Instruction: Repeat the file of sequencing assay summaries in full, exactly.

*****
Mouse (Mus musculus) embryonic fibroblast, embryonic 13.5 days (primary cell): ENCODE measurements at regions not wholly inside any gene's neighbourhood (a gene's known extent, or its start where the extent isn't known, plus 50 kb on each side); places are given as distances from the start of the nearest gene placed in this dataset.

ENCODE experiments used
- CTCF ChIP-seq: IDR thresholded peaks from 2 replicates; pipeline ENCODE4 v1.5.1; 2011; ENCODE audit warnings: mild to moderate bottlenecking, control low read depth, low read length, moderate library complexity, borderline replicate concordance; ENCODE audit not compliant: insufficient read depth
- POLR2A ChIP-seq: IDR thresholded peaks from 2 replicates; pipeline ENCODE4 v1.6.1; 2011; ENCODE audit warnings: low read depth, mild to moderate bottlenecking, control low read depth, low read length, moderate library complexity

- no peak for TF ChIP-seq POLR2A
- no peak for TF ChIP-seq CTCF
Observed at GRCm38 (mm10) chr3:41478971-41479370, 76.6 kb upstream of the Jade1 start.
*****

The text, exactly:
Mouse (Mus musculus) embryonic fibroblast, embryonic 13.5 days (primary cell): ENCODE measurements at regions not wholly inside any gene's neighbourhood (a gene's known extent, or its start where the extent isn't known, plus 50 kb on each side); places are given as distances from the start of the nearest gene placed in this dataset.

ENCODE experiments used
- CTCF ChIP-seq: IDR thresholded peaks from 2 replicates; pipeline ENCODE4 v1.5.1; 2011; ENCODE audit warnings: mild to moderate bottlenecking, control low read depth, low read length, moderate library complexity, borderline replicate concordance; ENCODE audit not compliant: insufficient read depth
- POLR2A ChIP-seq: IDR thresholded peaks from 2 replicates; pipeline ENCODE4 v1.6.1; 2011; ENCODE audit warnings: low read depth, mild to moderate bottlenecking, control low read depth, low read length, moderate library complexity

- no peak for TF ChIP-seq POLR2A
- no peak for TF ChIP-seq CTCF
Observed at GRCm38 (mm10) chr3:41478971-41479370, 76.6 kb upstream of the Jade1 start.